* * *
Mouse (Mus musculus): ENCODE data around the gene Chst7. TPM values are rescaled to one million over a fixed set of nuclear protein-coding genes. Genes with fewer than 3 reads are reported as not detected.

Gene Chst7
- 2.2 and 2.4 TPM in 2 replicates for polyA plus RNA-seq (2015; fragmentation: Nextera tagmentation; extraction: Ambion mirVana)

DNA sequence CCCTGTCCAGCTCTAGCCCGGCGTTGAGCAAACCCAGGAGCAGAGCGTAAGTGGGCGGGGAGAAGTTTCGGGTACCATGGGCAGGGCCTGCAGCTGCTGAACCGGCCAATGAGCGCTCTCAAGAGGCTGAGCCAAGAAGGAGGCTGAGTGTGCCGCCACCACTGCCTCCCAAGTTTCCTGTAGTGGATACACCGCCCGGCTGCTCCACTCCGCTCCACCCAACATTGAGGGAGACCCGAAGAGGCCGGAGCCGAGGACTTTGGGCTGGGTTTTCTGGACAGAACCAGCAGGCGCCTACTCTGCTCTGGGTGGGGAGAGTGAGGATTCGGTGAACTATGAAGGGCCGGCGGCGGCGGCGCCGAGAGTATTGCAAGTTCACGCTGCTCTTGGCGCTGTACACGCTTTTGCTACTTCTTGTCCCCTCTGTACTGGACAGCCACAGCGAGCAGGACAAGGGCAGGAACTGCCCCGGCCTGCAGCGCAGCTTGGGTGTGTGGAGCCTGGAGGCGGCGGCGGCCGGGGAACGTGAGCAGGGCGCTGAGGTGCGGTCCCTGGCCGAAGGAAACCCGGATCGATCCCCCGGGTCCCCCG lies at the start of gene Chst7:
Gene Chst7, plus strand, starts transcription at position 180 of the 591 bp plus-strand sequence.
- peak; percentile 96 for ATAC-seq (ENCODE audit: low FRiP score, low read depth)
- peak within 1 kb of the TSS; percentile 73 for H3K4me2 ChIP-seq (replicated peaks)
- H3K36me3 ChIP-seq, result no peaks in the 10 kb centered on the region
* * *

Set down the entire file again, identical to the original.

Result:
Mouse (Mus musculus): ENCODE data around the gene Chst7. TPM values are rescaled to one million over a fixed set of nuclear protein-coding genes. Genes with fewer than 3 reads are reported as not detected.

Gene Chst7
- 2.2 and 2.4 TPM in 2 replicates for polyA plus RNA-seq (2015; fragmentation: Nextera tagmentation; extraction: Ambion mirVana)

DNA sequence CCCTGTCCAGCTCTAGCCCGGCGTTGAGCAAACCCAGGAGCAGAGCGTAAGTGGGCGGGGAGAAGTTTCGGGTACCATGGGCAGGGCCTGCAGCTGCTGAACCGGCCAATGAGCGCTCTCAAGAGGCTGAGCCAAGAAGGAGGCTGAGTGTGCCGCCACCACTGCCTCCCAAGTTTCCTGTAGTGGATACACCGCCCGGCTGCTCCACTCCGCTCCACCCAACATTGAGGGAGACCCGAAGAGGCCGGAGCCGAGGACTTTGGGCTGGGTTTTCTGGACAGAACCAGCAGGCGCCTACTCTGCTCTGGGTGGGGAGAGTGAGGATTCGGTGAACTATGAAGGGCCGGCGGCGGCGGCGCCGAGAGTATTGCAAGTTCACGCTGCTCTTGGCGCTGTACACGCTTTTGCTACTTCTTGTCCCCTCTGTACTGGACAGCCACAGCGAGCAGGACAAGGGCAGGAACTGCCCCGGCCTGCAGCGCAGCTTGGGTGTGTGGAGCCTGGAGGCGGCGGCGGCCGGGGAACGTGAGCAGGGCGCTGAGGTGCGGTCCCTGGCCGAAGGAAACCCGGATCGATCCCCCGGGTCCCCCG lies at the start of gene Chst7:
Gene Chst7, plus strand, starts transcription at position 180 of the 591 bp plus-strand sequence.
- peak; percentile 96 for ATAC-seq (ENCODE audit: low FRiP score, low read depth)
- peak within 1 kb of the TSS; percentile 73 for H3K4me2 ChIP-seq (replicated peaks)
- H3K36me3 ChIP-seq, result no peaks in the 10 kb centered on the region